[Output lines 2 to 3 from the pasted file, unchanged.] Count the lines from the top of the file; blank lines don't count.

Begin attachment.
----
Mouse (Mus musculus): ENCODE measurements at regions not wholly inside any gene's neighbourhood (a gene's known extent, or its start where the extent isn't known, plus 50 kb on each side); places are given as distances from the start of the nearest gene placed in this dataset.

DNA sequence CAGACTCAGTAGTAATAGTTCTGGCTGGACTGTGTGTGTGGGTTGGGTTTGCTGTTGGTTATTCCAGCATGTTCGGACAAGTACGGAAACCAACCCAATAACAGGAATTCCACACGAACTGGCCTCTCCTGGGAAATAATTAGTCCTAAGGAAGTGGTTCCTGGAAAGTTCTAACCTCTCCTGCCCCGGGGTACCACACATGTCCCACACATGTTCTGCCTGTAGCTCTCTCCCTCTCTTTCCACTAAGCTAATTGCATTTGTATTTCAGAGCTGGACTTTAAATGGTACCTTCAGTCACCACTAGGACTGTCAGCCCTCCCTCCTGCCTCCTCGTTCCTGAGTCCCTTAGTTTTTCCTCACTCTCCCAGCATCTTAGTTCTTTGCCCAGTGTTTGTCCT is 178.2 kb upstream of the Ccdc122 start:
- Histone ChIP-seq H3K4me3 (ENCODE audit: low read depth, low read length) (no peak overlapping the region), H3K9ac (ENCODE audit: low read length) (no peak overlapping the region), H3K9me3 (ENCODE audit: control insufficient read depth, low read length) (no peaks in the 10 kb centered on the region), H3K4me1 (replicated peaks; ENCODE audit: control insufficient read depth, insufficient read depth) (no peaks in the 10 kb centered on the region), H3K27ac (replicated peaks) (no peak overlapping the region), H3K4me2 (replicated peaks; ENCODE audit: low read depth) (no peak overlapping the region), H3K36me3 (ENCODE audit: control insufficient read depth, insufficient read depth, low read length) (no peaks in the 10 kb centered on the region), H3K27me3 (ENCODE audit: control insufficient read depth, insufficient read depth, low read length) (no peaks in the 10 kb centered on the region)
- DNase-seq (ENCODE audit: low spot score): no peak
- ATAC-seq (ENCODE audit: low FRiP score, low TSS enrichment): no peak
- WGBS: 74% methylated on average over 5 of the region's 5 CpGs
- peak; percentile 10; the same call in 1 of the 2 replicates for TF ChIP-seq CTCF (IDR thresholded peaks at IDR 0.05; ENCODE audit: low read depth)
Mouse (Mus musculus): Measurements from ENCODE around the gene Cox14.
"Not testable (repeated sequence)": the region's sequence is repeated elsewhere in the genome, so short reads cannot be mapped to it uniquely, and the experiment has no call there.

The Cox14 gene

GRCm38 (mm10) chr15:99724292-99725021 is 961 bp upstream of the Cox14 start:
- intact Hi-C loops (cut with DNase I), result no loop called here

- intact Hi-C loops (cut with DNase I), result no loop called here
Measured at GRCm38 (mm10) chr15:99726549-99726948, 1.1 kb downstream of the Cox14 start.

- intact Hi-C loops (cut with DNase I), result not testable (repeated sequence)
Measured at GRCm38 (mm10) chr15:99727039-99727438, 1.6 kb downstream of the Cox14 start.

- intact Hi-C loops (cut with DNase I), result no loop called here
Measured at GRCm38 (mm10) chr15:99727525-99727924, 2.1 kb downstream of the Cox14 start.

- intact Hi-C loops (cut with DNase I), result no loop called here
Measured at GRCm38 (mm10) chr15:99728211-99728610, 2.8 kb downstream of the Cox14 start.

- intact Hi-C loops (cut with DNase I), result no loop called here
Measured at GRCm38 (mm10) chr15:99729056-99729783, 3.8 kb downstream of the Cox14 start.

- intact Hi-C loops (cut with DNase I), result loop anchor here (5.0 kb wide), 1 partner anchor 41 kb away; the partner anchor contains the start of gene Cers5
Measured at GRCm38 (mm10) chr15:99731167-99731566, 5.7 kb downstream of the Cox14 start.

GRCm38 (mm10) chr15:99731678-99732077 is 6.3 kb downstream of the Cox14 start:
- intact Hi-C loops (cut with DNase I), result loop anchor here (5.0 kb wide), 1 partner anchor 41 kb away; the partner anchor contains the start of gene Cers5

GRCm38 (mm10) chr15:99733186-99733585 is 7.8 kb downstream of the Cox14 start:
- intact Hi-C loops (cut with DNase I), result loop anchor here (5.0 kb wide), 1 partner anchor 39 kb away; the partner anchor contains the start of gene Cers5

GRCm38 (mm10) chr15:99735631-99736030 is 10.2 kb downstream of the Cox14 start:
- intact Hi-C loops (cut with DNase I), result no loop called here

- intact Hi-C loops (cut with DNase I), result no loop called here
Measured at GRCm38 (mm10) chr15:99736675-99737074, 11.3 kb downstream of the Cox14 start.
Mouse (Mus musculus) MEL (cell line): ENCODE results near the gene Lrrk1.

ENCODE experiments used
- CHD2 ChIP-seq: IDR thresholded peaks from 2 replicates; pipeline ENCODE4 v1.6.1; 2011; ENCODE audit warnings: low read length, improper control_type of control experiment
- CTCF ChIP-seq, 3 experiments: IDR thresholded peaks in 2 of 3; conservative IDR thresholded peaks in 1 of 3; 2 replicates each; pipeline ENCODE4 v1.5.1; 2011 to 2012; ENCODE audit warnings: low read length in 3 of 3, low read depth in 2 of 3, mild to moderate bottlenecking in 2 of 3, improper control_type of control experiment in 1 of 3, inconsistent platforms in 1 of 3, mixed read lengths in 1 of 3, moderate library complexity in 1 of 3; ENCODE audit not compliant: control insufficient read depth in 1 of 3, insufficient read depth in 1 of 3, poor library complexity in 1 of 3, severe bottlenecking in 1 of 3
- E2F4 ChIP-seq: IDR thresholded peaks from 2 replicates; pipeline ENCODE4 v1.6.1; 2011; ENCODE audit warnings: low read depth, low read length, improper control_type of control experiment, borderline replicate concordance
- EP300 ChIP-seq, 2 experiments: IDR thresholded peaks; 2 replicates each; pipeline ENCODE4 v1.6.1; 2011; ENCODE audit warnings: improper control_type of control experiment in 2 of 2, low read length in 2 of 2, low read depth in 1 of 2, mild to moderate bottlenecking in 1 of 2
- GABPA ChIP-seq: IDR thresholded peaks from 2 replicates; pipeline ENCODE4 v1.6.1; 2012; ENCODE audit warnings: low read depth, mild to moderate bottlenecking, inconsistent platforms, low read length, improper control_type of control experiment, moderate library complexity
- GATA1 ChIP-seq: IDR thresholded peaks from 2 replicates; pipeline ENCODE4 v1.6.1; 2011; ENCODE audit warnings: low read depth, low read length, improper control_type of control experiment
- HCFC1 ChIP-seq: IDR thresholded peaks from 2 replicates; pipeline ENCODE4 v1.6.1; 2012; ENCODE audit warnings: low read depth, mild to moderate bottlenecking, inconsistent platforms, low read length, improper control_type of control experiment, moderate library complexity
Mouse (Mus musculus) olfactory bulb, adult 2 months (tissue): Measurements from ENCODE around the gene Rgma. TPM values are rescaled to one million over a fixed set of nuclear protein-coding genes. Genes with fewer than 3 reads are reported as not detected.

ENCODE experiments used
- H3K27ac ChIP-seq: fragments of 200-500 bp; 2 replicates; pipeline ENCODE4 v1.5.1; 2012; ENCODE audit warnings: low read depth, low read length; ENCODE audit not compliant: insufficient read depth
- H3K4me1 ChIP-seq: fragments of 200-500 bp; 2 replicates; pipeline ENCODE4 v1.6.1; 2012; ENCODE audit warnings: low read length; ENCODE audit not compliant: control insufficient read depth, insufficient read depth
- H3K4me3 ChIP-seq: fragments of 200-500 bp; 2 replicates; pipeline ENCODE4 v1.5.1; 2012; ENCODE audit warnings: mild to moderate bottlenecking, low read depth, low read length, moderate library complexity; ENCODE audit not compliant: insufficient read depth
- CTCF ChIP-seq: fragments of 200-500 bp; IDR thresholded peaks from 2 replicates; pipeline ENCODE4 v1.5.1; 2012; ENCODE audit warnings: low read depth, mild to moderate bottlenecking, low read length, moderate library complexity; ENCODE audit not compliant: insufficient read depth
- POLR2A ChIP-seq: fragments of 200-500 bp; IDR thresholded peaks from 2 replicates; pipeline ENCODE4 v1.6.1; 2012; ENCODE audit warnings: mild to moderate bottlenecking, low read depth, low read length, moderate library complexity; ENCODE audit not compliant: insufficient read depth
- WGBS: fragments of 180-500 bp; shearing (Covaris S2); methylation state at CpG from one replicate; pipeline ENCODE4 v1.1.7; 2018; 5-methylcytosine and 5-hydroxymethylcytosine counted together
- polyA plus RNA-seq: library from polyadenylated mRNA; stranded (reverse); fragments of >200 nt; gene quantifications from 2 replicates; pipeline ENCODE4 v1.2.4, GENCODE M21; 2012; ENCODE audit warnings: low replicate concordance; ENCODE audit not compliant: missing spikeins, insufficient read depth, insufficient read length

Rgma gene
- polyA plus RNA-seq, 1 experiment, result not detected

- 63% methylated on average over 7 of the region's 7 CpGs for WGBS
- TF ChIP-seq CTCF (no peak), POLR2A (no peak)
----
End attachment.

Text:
DNA sequence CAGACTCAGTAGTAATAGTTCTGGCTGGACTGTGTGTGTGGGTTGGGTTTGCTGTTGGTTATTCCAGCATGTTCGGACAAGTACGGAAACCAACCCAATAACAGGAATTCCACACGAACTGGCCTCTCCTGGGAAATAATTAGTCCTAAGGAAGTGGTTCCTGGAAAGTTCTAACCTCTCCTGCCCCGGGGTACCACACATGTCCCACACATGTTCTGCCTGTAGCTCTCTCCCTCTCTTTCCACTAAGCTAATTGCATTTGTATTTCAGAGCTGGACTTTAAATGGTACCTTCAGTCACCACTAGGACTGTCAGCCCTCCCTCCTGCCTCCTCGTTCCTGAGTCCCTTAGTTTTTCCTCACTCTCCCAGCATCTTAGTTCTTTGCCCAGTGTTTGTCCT is 178.2 kb upstream of the Ccdc122 start:
- Histone ChIP-seq H3K4me3 (ENCODE audit: low read depth, low read length) (no peak overlapping the region), H3K9ac (ENCODE audit: low read length) (no peak overlapping the region), H3K9me3 (ENCODE audit: control insufficient read depth, low read length) (no peaks in the 10 kb centered on the region), H3K4me1 (replicated peaks; ENCODE audit: control insufficient read depth, insufficient read depth) (no peaks in the 10 kb centered on the region), H3K27ac (replicated peaks) (no peak overlapping the region), H3K4me2 (replicated peaks; ENCODE audit: low read depth) (no peak overlapping the region), H3K36me3 (ENCODE audit: control insufficient read depth, insufficient read depth, low read length) (no peaks in the 10 kb centered on the region), H3K27me3 (ENCODE audit: control insufficient read depth, insufficient read depth, low read length) (no peaks in the 10 kb centered on the region)